“History” via Pajamas Media/Raymond Ibrahim and “history” as the rest of the world knows it are not always the same thing.
The famous description of Cordoba as “the brilliant ornament of the world” was applied by a visitor from Christian Europe, the 10th Century Saxon nun Hroswitha of Gandersheim. This interpretation of medieval Cordoba’s history, the one favored by Imam Feisal Abdul Rauf et al of the Cordoba Initiative, is the mainstream and, generally speaking, accepted view virtually everywhere except on the American far right and, historically, among devotedly anti-Muslim sources.
I strongly recommend the book God’s Crucible by David Levering Lewis for anyone interested in the larger story of early Islam’s relationship with “Dark Ages” and later Medieval Europe, but to give one example why Ibrahim’s depiction and speculations should be treated with caution, consider the end of the excerpt you quote in your post, where Ibrahim describes a “Christian city… conquered by Muslims around 711, its inhabitants slaughtered or enslaved.” “Enslaved” is rather an historical joke: The Muslim invaders were replacing the Visigoths, who had dominated Iberia ever since they completed their own invasion several centuries earlier, and who were part of the larger Gothic wave that helped spread “plantation slavery” across Northern Europe, where the institution had not previously been known. They ran a thoroughgoing slave economy that was also marked, especially in the years immediately prior to the arrival of the Muslims, by terrible oppression of the Jews, as well as longstanding measures against heretical Christians. King Egica and successor Witiza (who ruled until 710) imposed draconian measures eventually ordering that, barring conversion, all adult Jews be sold as slaves, their children to be distributed among Christian families.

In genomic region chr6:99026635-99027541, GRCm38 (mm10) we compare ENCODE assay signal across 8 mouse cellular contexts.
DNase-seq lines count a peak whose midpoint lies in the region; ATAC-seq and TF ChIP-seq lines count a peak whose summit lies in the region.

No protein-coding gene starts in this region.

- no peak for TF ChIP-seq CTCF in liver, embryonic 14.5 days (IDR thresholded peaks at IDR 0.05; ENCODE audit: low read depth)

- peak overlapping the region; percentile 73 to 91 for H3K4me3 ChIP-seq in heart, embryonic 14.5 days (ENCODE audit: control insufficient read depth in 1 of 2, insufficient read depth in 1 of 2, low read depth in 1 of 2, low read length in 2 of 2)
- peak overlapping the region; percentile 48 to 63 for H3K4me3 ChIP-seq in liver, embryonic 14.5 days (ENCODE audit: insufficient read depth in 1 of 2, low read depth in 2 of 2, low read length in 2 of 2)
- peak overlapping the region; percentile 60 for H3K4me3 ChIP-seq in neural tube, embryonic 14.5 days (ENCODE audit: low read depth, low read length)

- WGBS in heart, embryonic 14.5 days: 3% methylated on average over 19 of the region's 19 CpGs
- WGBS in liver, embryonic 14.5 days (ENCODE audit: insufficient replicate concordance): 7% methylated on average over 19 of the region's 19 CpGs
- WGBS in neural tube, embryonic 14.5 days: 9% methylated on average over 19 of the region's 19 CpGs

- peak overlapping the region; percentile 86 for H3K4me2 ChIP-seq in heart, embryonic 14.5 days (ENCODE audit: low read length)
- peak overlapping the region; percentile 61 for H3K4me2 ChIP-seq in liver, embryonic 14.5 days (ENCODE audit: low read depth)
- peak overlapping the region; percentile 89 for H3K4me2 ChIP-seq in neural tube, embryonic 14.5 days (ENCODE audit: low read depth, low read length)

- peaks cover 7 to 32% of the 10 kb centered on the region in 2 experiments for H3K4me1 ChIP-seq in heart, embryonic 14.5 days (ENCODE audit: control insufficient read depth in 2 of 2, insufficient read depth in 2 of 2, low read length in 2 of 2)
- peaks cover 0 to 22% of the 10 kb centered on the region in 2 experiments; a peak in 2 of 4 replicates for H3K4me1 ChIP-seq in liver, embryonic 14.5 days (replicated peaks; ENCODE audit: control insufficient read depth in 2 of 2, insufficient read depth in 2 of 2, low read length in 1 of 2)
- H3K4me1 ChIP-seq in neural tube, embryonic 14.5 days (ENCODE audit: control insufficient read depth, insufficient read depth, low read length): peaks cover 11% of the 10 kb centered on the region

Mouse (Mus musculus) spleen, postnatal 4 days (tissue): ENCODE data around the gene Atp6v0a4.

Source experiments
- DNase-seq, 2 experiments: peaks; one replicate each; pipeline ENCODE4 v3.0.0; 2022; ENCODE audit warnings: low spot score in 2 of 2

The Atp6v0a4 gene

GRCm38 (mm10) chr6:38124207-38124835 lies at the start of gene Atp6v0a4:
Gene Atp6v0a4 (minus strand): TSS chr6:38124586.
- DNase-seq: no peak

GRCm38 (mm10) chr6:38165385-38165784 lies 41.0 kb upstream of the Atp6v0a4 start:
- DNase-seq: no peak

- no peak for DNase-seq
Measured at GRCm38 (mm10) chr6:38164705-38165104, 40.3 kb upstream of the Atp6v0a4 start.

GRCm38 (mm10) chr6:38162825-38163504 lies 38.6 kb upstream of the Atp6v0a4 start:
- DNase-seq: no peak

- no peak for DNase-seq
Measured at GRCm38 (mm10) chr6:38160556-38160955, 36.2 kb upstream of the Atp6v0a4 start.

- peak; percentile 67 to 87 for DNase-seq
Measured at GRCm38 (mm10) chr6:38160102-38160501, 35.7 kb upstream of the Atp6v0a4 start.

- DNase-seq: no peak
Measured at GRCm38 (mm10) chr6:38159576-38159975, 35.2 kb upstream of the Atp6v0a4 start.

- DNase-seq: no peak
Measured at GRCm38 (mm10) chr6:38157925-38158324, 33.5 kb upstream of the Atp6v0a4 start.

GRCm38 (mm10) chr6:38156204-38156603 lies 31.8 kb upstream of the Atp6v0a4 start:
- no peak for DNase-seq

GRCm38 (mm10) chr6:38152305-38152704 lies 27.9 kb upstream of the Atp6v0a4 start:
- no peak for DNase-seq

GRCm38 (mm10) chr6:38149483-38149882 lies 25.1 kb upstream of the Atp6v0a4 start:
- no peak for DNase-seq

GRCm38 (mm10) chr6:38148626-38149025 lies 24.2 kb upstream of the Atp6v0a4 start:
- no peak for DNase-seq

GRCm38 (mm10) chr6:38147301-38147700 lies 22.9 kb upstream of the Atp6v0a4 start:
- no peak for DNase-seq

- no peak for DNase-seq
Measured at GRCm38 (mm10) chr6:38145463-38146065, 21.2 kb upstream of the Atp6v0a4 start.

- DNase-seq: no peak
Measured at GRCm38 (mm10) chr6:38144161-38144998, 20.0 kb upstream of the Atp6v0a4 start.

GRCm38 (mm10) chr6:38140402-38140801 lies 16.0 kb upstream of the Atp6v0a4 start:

Thousands of Jews fled. Those who remained can perhaps be forgiven for collaborating with the Muslims. The medievalist Richard Fletcher concluded that, in light of the Visigoth’s determination upon a “final solution,” “We can hardly doubt that the Jews of Spain looked upon the Arabs as liberators.” This observation touches upon an important larger theme of Lewis’s that also illustrates a typical Islamist-Islamophobic convergence. Both Osama Bin Laden as well as the likes of Andy McCarthy and Raymond Ibrahim (and many of my former colleagues and associates at HotAir) like to depict the early Islamic conquest as a vast triumph of fundamentalist arms by overwhelming conquerors. In truth, the reason that early Islam was able to spread so far and so fast is that it was pushing over straw men (exhausted, already war-ravaged and depopulated former Roman and Persian territories) often in cooperation with non-Muslims.